On behalf of its many constituencies and industries, CRIDO is committed to aggressively fighting ICANN’s proposed program, citing its deeply flawed justification, excessive cost and harm to brand owners, likelihood of predatory cyber harm to consumers and failure to act in the public interest, a core requirement of its commitment to the U.S. Department of Commerce.

If the ICANN program proceeds, CRIDO firmly believes, the loss of trust in Internet transactions will be substantial. In addition, the for profit and non-profit brand community will suffer from billions of dollars in unnecessary expenditures – money that could be better invested in product improvements, capital expenditures and job creation.

CRIDO’s members comprise 47 trade associations, most but not all American, and 40 companies, many of them major household names such as Coca-Cola, Burger King and Kellogg.

Together, they have signed a petition to the Department of Commerce, ICANN’s overseer in the US government, asking it put a halt to the new gTLDs program

The questions now are whether Commerce will do anything concrete to address the demands and, if not, whether CRIDO will decide to put its lawyers where its mouth is instead.

Here’s a handy table of all CRIDO’s members.

AssociationsCompanies
AAF-AmarilloAcxiom
AAF-DallasAdobe Systems Incorporated
AAF-Fort WorthAllstate Insurance Company
AAF Hampton RoadsAmerican Express
AdClub CincinnatiBrinker International
American Advertising Federation (AAF)Burger King Corporation
American Advertising Federation of Des MoinesThe Coca-Cola Company
American Apparel & Footwear Association (AAFA)Combe Incorporated
American Association of Advertising Agencies (4As)ConAgra Foods
American Beverage Association (ABA)Costco Wholesale Corporation
American Council of Life Insurers (ACLI)Darden Restaurants, Inc.
American Health Care Association (AHCA)Dell Inc.
American Insurance Association (AIA)Dunkin Brands, Inc.
American Intellectual Property Law Association (AIPLA)Educational Testing Service (ETS)
American Society of Association Executives (ASAE)Fidelity Investments
Association of Canadian Advertisers (ACA) Ford Motor Company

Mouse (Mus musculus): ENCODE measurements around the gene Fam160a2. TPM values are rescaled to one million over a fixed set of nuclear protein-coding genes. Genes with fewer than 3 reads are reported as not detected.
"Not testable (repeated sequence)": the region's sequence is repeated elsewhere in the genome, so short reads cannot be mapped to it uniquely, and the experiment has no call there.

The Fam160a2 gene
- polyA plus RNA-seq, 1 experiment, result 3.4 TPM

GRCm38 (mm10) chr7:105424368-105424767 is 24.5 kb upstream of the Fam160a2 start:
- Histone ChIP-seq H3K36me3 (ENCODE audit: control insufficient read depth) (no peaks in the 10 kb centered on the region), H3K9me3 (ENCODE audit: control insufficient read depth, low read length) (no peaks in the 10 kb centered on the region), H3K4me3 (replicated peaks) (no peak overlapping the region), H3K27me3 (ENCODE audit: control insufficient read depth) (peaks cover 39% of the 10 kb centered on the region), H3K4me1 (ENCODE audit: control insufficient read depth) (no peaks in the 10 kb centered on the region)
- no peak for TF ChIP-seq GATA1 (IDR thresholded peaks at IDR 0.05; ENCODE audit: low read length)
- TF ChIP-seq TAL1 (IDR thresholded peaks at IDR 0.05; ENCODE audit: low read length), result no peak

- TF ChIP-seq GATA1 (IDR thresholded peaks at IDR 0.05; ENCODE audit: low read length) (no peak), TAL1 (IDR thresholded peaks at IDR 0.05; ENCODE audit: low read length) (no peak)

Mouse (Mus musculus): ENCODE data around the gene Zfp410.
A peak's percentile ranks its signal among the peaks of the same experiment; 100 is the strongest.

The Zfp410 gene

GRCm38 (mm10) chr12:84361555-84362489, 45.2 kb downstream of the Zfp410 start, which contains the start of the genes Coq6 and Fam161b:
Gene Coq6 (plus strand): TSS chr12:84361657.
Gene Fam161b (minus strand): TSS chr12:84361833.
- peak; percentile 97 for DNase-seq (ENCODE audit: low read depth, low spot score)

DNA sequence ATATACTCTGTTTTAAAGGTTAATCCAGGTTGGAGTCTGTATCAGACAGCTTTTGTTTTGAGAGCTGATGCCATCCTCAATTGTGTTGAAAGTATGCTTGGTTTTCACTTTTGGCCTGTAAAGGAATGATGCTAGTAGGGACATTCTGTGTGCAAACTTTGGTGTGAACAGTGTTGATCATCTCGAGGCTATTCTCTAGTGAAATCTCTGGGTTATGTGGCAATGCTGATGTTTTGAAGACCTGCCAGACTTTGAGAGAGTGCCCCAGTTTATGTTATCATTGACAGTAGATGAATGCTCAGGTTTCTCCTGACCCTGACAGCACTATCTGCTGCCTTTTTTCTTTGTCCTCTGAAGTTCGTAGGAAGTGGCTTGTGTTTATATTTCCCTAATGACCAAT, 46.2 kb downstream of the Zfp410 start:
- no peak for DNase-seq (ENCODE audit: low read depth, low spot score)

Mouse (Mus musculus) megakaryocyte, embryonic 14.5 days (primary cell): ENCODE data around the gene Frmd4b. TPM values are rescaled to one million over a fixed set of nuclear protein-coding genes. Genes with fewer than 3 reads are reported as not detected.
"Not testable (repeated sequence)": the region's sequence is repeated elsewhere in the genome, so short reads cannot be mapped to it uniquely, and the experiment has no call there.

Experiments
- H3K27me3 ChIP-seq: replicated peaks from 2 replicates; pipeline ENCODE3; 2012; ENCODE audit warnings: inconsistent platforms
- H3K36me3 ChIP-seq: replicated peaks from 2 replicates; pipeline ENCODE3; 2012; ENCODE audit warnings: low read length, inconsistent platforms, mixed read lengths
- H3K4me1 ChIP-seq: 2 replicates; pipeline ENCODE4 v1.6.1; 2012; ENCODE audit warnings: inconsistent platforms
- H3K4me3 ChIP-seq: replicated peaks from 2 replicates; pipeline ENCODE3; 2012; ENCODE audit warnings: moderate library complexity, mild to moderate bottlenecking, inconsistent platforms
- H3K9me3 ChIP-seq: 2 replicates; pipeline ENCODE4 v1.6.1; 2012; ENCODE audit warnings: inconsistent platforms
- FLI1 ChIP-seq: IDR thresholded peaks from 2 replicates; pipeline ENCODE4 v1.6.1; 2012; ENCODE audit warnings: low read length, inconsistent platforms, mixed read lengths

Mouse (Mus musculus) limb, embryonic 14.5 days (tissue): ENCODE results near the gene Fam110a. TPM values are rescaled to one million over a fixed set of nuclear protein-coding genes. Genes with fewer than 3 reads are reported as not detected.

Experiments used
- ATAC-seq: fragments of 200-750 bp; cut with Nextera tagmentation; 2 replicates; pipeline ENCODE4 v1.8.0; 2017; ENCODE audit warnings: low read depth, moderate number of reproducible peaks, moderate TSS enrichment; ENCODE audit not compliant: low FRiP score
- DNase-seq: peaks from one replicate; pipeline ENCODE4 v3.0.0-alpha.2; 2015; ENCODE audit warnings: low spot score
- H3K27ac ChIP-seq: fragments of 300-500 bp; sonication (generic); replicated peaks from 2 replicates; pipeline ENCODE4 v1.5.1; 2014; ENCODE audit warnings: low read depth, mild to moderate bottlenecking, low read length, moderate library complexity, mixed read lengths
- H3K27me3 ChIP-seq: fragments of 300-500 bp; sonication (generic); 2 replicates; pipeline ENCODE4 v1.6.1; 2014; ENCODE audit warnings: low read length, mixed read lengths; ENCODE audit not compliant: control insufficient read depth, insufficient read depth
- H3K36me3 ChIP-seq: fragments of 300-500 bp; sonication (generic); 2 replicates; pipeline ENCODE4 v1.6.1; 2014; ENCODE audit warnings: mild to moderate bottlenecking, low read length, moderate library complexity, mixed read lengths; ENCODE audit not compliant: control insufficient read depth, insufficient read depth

Association of National Advertisers (ANA)General Electric Company
Austin Advertising FederationHack Creative
Boise Advertising FederationHewlett-Packard Company
Cable Advertising Bureau (CAB)Hunter Douglas NA
Consumer Electronics Association (CEA)J.C. Penney Company, Inc.
Direct Marketing Association (DMA)Johnson & Johnson
European Association of Communications Agencies (EACA)Kellogg Company
European Publishers Council (EPC)La Quinta
Food Marketing Institute (FMI)Liberty Mutual
Grocery Manufacturers Association (GMA)MillerCoors
Idaho Advertising FederationMoney Mailer of Amarillo
Idaho Falls Advertising FederationNationwide Mutual Insurance Company
Intellectual Property Owners Association (IPO)Neon Sun Tanning Salon
Interactive Advertising Bureau (IAB)Nestle USA
IAB EuropeORCI
Lewis-Clark Valley Advertising FederationOSI Restaurant Partners, LLC
Magic Valley Advertising FederationPapa John’s
Mobile Marketing Association (MMA)Procter & Gamble
MPA - the Association of Magazine MediaPublicis Groupe
National Association of Broadcasters (NAB)Pulte Group
National Association of Manufacturers (NAM)Samsung
National Confectioners Association (NCA)US Bank
National Council of Chain Restaurants (NCCR)Vanguard
National Restaurant Association (NRA)Verge
Pocatello Advertising Federation
Promotion Marketing Association (PMA)
Radio Advertising Bureau (RAB)
Retail Industry Leaders Association (RILA)
Television Bureau of Advertising (TVB)
U.S. Chamber of Commerce
World Federation of Advertisers (WFA)